President Bush called a White House news conference Thursday morning to accuse Democrats of setting him up to veto a bill funding the State Children's Health Insurance Program, or SCHIP, so they could score a cheap political victory.
But his real, unspoken, message was: Don't take me for a lame duck.
With his approval rating hovering just above 30 percent -- and even lower on Iraq, the major issue of his presidency, Mr. Bush decided to play offense.
He challenged Democrats not to expand the SCHIP program, accusing them of "putting poor children at risk so they can score political points in Washington."
He jumped on a question about the MoveOn.org ad which questioned the motives of Gen. David Petraeus and called him "General Betray Us." Mr. Bush said the ad was "disgusting" and "a sorry deal." Saying he was disappointed that more "Democrat" leaders didn't speak out strongly against the ad, the president accused them of being more afraid of irritating a "left-wing group like MoveOn.org" than of irritating the U.S. military.
Asked if recession is a now a risk, Mr. Bush professed optimism about the economy, despite the housing slump, and again pointed the finger at Congress. "I would be pessimistic if I thought Congress was going to get their way and raise taxes," he said. And he "respectfully disagreed" with Alan Greenspan's newly published assessment that the Bush administration did a poor job of restraining spending.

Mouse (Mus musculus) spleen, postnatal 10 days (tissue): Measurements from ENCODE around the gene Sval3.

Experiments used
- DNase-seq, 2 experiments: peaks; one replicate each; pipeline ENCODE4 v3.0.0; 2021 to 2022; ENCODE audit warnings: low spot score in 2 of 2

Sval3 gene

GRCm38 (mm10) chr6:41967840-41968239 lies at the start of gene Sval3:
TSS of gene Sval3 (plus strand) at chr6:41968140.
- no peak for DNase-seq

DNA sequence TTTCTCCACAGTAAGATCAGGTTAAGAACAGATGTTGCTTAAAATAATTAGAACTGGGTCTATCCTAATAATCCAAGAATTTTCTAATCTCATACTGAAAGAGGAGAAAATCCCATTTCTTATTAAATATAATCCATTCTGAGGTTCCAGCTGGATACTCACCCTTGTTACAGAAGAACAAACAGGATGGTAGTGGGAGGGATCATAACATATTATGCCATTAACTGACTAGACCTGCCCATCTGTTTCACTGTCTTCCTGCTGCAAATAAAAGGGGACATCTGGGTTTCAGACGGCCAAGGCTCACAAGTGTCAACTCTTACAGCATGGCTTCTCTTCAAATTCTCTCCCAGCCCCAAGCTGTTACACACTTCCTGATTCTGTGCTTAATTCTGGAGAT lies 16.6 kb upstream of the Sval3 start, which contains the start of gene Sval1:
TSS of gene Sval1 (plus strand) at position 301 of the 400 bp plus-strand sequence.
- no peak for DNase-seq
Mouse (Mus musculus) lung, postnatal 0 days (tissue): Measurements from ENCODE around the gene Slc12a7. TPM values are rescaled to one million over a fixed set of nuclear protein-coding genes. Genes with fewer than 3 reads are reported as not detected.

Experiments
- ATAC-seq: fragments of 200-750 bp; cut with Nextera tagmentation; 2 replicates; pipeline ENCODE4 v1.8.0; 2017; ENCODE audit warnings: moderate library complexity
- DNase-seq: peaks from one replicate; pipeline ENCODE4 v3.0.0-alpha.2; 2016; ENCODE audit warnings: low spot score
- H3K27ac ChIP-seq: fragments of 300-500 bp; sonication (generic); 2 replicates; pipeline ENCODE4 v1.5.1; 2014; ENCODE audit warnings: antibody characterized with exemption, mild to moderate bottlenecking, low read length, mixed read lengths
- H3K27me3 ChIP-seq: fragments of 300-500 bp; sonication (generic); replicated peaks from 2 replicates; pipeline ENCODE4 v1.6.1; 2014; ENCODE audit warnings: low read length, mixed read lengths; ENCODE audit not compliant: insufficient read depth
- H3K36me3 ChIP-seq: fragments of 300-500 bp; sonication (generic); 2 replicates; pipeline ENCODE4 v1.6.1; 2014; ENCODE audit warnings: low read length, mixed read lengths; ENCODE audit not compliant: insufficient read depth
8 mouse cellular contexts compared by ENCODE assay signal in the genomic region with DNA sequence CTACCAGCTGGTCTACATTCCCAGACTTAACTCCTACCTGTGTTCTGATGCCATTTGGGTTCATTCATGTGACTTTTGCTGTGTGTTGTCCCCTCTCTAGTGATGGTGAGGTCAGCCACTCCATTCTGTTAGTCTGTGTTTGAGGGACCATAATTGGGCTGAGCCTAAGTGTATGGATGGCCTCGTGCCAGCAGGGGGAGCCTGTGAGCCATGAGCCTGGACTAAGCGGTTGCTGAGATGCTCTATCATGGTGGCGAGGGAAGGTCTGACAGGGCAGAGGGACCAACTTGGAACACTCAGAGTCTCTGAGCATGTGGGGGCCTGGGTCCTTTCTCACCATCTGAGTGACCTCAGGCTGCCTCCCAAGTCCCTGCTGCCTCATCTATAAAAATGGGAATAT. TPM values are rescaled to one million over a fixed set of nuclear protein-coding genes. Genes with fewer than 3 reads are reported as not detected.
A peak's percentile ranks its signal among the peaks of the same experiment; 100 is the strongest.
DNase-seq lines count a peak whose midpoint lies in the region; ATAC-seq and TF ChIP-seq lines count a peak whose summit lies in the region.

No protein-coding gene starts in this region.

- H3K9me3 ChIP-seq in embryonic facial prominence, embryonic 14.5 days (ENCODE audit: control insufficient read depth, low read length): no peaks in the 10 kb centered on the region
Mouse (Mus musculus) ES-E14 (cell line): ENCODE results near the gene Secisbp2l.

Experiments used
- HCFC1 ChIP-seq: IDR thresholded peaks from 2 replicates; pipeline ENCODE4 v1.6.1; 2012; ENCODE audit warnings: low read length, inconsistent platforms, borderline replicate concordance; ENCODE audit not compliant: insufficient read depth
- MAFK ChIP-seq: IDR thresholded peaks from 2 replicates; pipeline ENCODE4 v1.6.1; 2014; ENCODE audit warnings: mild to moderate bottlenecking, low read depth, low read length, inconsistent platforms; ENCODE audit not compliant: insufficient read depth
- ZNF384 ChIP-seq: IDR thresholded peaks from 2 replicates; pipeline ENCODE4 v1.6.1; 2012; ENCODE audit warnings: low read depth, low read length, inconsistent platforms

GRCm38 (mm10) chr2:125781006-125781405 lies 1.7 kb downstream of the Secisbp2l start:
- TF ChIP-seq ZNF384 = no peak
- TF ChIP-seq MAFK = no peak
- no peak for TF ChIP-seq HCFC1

He dismissed concerns about lack of political progress in Iraq, saying people there are still recovering from the brutal rule of Saddam Hussein. Then, pounding his lectern, the president said, "I heard somebody say, 'Where's Mandela?' Well, Mandela's dead because Saddam Hussein killed all the Mandelas." The actual former South African president, of course, is still very much alive.
Mr. Bush flatly refused to answer questions about Israel's raid earlier this month against Syria, which is widely assumed to have some connection to North Korea. All he would say about North Korea was: "We expect them not to be proliferating."
But here's the question: Just how much political juice does George W. Bush still have? Ken Herman of Cox Newspapers, who's covered Mr. Bush since before he became governor of Texas, put it to him: "Mr. President, for Republicans seeking election next year, are you an asset or a liability?"
The president didn't hesitate.
"Strong asset," he shot back.
And there's no doubt in the minds of those who cover him that he believes it.
By Bill Plante